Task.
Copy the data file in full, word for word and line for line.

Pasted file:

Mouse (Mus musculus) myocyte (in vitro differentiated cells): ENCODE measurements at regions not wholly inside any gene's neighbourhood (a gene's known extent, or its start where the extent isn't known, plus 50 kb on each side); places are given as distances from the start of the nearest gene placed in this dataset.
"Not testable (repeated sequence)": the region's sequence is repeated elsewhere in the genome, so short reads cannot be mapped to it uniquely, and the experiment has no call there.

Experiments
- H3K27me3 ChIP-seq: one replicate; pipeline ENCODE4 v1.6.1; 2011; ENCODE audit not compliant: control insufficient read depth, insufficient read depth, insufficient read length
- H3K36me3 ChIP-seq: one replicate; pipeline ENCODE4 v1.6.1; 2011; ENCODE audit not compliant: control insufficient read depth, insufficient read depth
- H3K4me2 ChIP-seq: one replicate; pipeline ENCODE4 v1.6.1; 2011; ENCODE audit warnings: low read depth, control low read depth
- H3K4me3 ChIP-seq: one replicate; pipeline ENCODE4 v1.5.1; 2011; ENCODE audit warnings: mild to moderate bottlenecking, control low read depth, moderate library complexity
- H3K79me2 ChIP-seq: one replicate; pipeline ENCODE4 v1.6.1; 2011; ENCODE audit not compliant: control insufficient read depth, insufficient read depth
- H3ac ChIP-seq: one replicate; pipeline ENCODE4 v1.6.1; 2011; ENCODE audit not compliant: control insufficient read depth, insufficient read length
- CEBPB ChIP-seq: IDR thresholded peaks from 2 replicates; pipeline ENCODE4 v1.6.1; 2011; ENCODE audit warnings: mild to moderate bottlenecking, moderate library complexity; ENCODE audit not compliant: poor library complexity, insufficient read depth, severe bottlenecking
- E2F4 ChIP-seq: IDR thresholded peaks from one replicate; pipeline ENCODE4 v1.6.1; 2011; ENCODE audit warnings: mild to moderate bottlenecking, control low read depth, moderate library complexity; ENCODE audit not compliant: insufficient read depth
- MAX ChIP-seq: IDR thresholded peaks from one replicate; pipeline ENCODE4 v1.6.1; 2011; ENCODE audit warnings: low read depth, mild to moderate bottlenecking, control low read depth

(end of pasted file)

Mouse (Mus musculus) myocyte (in vitro differentiated cells): ENCODE measurements at regions not wholly inside any gene's neighbourhood (a gene's known extent, or its start where the extent isn't known, plus 50 kb on each side); places are given as distances from the start of the nearest gene placed in this dataset.
"Not testable (repeated sequence)": the region's sequence is repeated elsewhere in the genome, so short reads cannot be mapped to it uniquely, and the experiment has no call there.

Experiments
- H3K27me3 ChIP-seq: one replicate; pipeline ENCODE4 v1.6.1; 2011; ENCODE audit not compliant: control insufficient read depth, insufficient read depth, insufficient read length
- H3K36me3 ChIP-seq: one replicate; pipeline ENCODE4 v1.6.1; 2011; ENCODE audit not compliant: control insufficient read depth, insufficient read depth
- H3K4me2 ChIP-seq: one replicate; pipeline ENCODE4 v1.6.1; 2011; ENCODE audit warnings: low read depth, control low read depth
- H3K4me3 ChIP-seq: one replicate; pipeline ENCODE4 v1.5.1; 2011; ENCODE audit warnings: mild to moderate bottlenecking, control low read depth, moderate library complexity
- H3K79me2 ChIP-seq: one replicate; pipeline ENCODE4 v1.6.1; 2011; ENCODE audit not compliant: control insufficient read depth, insufficient read depth
- H3ac ChIP-seq: one replicate; pipeline ENCODE4 v1.6.1; 2011; ENCODE audit not compliant: control insufficient read depth, insufficient read length
- CEBPB ChIP-seq: IDR thresholded peaks from 2 replicates; pipeline ENCODE4 v1.6.1; 2011; ENCODE audit warnings: mild to moderate bottlenecking, moderate library complexity; ENCODE audit not compliant: poor library complexity, insufficient read depth, severe bottlenecking
- E2F4 ChIP-seq: IDR thresholded peaks from one replicate; pipeline ENCODE4 v1.6.1; 2011; ENCODE audit warnings: mild to moderate bottlenecking, control low read depth, moderate library complexity; ENCODE audit not compliant: insufficient read depth
- MAX ChIP-seq: IDR thresholded peaks from one replicate; pipeline ENCODE4 v1.6.1; 2011; ENCODE audit warnings: low read depth, mild to moderate bottlenecking, control low read depth